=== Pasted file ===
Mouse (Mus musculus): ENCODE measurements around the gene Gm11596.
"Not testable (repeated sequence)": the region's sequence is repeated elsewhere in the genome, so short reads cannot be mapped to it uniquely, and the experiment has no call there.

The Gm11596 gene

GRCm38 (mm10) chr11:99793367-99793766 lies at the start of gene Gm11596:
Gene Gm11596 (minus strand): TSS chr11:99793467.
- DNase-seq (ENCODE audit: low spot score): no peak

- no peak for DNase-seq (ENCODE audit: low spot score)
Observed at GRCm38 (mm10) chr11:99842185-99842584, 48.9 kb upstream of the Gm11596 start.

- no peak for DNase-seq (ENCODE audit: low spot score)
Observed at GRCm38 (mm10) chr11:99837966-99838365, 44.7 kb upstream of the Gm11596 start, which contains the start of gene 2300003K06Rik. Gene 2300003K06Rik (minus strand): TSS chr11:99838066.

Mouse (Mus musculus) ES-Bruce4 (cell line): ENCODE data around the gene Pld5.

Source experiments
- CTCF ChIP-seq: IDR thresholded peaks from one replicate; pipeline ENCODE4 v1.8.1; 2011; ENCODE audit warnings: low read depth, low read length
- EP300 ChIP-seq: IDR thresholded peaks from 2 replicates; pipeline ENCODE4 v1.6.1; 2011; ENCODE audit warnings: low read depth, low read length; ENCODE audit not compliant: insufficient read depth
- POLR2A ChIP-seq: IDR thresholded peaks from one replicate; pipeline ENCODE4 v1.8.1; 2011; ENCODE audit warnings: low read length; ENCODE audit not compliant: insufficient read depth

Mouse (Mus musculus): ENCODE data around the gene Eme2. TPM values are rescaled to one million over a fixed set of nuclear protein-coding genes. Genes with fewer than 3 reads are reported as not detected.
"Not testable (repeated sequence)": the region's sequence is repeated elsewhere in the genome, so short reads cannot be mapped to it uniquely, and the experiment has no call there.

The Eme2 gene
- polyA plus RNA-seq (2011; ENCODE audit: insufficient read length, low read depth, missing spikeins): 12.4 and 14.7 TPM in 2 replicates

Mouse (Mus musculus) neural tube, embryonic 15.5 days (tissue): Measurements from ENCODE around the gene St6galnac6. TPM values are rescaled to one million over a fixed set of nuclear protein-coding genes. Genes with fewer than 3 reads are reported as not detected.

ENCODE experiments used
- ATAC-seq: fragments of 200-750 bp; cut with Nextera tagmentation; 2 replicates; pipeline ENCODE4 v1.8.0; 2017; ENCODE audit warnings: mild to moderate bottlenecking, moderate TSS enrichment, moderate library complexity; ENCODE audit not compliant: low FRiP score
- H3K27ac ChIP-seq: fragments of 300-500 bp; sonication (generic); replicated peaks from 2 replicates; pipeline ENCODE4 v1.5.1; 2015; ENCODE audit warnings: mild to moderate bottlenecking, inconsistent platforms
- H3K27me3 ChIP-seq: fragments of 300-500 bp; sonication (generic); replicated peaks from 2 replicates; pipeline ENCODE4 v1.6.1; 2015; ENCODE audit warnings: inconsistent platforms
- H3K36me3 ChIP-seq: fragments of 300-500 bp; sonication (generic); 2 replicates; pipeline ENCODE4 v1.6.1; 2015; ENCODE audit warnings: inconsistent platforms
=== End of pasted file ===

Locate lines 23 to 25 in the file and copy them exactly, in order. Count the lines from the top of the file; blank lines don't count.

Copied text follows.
- H3K27ac ChIP-seq: fragments of 300-500 bp; sonication (generic); replicated peaks from 2 replicates; pipeline ENCODE4 v1.5.1; 2015; ENCODE audit warnings: mild to moderate bottlenecking, inconsistent platforms
- H3K27me3 ChIP-seq: fragments of 300-500 bp; sonication (generic); replicated peaks from 2 replicates; pipeline ENCODE4 v1.6.1; 2015; ENCODE audit warnings: inconsistent platforms
- H3K36me3 ChIP-seq: fragments of 300-500 bp; sonication (generic); 2 replicates; pipeline ENCODE4 v1.6.1; 2015; ENCODE audit warnings: inconsistent platforms